Max, great find ! As a LabVIEW developer and TechShop member, I was wondering when they would finally find each other. Now all that is needed to complete the democratized fab is a reflow oven and their laser etcher upgraded to fiber (from CO2) for a bitless PCB mill.
Not everything wants to be plastic. Metal and works better for some things, so how about the basics of a machine shop: an engine lathe, a Bridgeport mill, a surface grinder, a band saw, an upright drill and a few sheet metal bending machines. And from the days when America used to manufacture stuff, I bet there a hundred old machinists around who would take the gig of manning this machinery for peanuts.
@C VanDorne: And from the days when America used to manufacture stuff, I bet there a hundred old machinists around who would take the gig of manning this machinery for peanuts.
I think some of the TechShops and MakerSpaces might have this sort of stuff -- I saw one with a huge water table cutter. I agree that it would be GREAT to get old machinists in there teaching.
I just got back from a quick trip to an antique furniture restoration and reproduction place down town -- just three guys -- two older ones and a 26-year old who is learning the trade -- I told the 26 year old that he's learning a trade that will keep him going the rest of his life.
Good for you. And on a different subject did you happen to inquire the owners how they're making money at these places? Is it an hourly rental fee for each station, time in the door, or maybe flat rate by the project?
@C VanDrne: Good for you. And on a different subject did you happen to inquire the owners how they're making money at these places? Is it an hourly rental fee for each station, time in the door, or maybe flat rate by the project?
Are you talking about the TechShop/MakerSpace places? If so, my understanding is that all the members pay a fixed monthly fee -- for that you get access to everything in the building, plus free training by their on-staff experts. Some devices that are expensive to run - -like the water cutter table -- might incur an aditional fee.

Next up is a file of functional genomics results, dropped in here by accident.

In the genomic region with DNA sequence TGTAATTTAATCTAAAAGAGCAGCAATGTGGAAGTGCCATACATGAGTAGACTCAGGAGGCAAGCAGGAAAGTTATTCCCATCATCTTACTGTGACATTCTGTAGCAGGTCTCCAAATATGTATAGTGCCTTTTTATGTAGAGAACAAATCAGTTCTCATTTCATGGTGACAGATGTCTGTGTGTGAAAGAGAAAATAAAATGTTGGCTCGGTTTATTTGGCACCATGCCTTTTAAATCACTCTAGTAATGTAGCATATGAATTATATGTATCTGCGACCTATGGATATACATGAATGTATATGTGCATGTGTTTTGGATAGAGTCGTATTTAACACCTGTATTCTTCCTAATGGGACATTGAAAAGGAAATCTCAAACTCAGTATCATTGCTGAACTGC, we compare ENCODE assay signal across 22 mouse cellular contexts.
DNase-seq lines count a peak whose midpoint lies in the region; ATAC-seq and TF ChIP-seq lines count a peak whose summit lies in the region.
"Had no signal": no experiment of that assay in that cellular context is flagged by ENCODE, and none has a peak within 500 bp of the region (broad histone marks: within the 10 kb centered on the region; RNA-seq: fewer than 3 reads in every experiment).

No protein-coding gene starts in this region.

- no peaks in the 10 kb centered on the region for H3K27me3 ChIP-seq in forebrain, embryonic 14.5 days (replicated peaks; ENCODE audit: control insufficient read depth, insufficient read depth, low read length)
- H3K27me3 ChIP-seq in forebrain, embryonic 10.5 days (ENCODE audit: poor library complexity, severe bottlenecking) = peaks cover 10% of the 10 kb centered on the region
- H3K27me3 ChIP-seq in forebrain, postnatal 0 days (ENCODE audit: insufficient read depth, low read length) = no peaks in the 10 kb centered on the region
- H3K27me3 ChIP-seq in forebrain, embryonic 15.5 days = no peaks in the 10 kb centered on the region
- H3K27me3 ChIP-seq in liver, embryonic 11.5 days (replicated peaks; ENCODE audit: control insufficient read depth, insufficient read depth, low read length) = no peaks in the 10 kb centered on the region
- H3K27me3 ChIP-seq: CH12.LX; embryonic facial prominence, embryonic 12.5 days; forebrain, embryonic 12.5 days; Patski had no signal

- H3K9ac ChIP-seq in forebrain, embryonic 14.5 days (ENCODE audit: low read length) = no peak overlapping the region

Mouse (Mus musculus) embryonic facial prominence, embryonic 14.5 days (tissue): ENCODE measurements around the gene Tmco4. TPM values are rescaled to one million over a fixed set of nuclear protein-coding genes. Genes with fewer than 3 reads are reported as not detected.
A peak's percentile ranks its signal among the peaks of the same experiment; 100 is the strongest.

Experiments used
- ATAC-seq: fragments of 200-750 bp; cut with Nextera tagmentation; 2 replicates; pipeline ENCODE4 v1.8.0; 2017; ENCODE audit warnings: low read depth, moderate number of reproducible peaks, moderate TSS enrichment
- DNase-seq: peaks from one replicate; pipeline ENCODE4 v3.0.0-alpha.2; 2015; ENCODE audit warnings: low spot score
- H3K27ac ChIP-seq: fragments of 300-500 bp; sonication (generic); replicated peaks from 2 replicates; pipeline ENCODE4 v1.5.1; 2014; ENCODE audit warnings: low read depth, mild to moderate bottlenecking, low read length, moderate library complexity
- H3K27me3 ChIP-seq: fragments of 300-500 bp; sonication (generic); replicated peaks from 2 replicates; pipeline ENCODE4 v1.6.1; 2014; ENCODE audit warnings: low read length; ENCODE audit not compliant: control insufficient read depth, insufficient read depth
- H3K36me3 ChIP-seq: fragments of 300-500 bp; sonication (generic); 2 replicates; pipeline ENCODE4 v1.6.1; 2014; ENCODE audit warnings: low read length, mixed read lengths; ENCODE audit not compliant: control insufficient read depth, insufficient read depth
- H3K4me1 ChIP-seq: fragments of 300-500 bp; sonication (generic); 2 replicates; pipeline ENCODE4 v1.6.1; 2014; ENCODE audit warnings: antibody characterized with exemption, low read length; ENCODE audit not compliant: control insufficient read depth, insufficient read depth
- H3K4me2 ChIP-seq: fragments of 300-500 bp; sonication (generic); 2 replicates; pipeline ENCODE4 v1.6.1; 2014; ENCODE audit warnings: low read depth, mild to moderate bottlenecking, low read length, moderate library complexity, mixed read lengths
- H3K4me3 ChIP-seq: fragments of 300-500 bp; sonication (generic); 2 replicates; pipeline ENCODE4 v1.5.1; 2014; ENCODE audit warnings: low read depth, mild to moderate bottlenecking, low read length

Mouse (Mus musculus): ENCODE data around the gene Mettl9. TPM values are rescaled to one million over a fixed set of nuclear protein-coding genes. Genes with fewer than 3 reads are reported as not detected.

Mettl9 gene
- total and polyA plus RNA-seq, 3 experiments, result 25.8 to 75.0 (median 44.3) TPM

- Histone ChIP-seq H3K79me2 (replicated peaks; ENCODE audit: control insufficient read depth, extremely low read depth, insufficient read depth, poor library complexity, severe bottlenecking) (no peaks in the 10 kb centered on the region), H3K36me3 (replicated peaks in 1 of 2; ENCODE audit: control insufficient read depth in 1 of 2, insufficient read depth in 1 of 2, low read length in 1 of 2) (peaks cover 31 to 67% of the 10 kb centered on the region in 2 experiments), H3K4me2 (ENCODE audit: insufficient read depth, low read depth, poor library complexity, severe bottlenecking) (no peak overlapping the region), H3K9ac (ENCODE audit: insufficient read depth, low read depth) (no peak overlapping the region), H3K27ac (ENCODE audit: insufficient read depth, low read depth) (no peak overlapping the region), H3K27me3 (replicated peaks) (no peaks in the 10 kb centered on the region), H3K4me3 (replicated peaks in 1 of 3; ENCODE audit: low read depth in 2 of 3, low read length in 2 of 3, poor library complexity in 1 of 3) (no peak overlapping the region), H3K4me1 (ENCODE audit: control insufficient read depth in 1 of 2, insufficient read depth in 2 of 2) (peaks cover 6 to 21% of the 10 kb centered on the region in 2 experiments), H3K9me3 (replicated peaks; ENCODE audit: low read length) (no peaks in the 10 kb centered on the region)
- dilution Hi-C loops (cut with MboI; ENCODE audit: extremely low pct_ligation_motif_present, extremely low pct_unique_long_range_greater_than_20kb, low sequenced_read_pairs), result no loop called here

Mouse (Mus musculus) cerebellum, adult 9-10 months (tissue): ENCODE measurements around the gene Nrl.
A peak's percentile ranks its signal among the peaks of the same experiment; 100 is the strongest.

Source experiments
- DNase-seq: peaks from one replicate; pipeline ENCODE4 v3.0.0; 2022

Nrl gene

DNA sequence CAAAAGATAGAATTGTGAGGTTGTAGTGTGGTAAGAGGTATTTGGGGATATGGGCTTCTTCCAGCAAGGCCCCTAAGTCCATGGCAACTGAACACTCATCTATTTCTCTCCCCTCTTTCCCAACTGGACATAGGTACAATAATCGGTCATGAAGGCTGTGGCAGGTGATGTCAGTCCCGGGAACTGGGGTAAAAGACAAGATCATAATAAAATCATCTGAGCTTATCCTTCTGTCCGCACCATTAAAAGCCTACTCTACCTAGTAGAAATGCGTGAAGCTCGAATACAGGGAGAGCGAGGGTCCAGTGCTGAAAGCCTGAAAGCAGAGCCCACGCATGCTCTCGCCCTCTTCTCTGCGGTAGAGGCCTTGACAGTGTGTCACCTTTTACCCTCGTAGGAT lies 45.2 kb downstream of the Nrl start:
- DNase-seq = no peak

@C VanDorne: Btw, I know all too well how a machine shop works, being that there was one in the garage during my youth.
I did metal work (shop) at high-school. Later, my degree was a type of co-op thing -- 12 months in, 6 months out type thing -- one of my two periods out was at Rolls Royce during which I (and a bunch of other students) went through a 3-year apprenticship program in 6 months -- lathes, drills, mills, grinders, welding (argon arc, electric arc, oxy acetylene), hydraulics ... it was wonderful stuff
Oh, so you probably actually learned something? Nice. I slugged parts for my old man when the real help was busy doing the important things that you learned to do. So all my knowledge came via osmisis. Literally, I think it got into me through the cutting oil.
What are the engineering and design challenges in creating successful IoT devices? These devices are usually small, resource-constrained electronics designed to sense, collect, send, and/or interpret data. Some of the devices need to be smart enough to act upon data in real time, 24/7. Specifically the guests will discuss sensors, security, and lessons from IoT deployments.